All that winter and the next, all the long
summer between, old John displayed his medal.
When the report of Alma came, his remarks on
the French failure to get into the fight were
severe. "What was they ever, at best, without
Boney?" he would inquire. But a letter from
his son after Inkermann changed all that.
"Half of us was killed, and the rest of us
clean tired with fighting," wrote Corporal
Locke. "What with a bullet through the flesh
of my right leg, and the fatigue of using the
bayonet so long, I was like to drop. The Russians
was coming on again as if there was no
end to them, when strange drums came sounding
in the mist behind us. With that we
closed up and faced half-round, thinking they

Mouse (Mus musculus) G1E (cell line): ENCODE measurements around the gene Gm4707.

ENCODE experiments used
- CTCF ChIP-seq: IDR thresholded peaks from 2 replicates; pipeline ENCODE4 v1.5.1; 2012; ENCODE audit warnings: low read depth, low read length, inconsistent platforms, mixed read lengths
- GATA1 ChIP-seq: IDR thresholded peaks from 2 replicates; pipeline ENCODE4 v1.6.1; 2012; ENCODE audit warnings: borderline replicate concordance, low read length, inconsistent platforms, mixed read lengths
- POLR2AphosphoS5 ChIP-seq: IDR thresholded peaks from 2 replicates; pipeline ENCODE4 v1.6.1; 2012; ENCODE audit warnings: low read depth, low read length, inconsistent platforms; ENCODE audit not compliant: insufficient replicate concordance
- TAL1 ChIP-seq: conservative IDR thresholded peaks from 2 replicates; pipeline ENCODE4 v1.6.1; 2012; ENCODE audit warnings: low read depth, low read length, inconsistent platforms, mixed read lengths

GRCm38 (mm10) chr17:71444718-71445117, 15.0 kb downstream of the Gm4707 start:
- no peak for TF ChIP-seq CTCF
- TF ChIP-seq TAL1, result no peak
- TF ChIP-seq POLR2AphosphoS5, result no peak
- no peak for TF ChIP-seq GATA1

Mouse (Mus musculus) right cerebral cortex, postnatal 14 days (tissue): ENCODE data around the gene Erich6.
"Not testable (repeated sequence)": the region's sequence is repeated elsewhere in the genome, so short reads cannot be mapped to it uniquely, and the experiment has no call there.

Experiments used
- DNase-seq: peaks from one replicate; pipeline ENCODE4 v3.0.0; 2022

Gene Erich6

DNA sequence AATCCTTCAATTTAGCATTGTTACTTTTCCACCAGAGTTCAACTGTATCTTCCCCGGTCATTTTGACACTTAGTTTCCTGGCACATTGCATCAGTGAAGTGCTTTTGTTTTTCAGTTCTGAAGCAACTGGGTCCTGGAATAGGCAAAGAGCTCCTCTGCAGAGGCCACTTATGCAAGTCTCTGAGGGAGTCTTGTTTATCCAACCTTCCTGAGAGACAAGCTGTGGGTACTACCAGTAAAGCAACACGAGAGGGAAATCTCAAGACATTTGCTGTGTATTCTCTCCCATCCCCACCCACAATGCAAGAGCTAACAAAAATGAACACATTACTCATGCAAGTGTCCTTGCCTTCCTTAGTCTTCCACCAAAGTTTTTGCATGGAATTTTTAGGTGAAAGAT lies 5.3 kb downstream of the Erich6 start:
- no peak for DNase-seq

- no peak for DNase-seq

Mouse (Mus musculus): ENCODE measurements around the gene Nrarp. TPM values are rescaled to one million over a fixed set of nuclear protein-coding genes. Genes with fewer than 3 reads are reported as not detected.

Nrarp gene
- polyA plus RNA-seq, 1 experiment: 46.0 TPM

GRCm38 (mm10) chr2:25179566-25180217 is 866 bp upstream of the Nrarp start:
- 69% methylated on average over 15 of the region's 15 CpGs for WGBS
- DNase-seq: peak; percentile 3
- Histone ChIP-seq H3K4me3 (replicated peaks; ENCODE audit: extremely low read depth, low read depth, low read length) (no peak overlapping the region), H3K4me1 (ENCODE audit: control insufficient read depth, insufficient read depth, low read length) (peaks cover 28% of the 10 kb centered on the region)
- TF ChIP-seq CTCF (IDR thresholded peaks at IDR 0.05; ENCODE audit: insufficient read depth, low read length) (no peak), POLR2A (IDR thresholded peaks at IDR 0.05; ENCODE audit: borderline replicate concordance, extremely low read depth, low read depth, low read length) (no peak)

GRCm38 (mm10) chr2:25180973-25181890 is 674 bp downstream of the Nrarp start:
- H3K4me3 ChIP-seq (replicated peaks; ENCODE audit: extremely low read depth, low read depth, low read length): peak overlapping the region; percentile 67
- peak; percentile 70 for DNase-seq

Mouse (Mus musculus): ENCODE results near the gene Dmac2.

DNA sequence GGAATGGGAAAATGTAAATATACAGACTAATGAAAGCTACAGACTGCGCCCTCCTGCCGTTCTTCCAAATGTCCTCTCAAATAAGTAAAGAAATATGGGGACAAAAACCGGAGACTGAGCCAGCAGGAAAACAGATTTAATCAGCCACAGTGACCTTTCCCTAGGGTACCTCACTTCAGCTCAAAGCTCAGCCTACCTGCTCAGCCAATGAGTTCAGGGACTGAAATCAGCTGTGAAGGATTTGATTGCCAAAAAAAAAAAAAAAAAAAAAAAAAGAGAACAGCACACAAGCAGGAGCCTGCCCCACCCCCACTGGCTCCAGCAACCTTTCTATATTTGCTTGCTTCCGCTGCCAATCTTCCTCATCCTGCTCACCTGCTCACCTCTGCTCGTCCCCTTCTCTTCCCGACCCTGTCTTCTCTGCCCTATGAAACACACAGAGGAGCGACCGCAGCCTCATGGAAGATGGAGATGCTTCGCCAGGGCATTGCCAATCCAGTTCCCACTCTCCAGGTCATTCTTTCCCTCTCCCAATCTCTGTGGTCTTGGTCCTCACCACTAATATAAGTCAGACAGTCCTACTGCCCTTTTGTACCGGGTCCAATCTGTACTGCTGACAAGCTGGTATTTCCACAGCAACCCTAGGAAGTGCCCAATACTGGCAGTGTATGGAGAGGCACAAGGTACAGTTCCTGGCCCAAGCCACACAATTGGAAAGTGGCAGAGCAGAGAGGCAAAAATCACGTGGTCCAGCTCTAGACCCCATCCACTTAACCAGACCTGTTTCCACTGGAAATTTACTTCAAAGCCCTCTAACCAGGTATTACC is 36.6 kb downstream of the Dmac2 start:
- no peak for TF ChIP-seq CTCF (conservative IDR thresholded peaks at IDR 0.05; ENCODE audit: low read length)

had outflanked us and the day was gone, so
there was nothing more to do but make out to
die hard, like the sons of Waterloo men. You
would have been pleased to see the looks of
what was left of the old regiment, father. Then
all of a sudden a French column came up the
rise out of the mist, screaming, 'Vive l'Empereur!'
their drums beating the charge. We
gave them room, for we were too dead tired to
go first. On they went like mad at the Russians,
so that was the end of a hard morning's
work. I was down,—fainted with loss of blood,—but
I will soon be fit for duty again. When
I came to myself there was a Frenchman pouring
brandy down my throat, and talking in his
gibberish as kind as any Christian. Never a
word will I say agin them red-legged French
"Show me the man that would!" growled old
John. "It was never in them French to act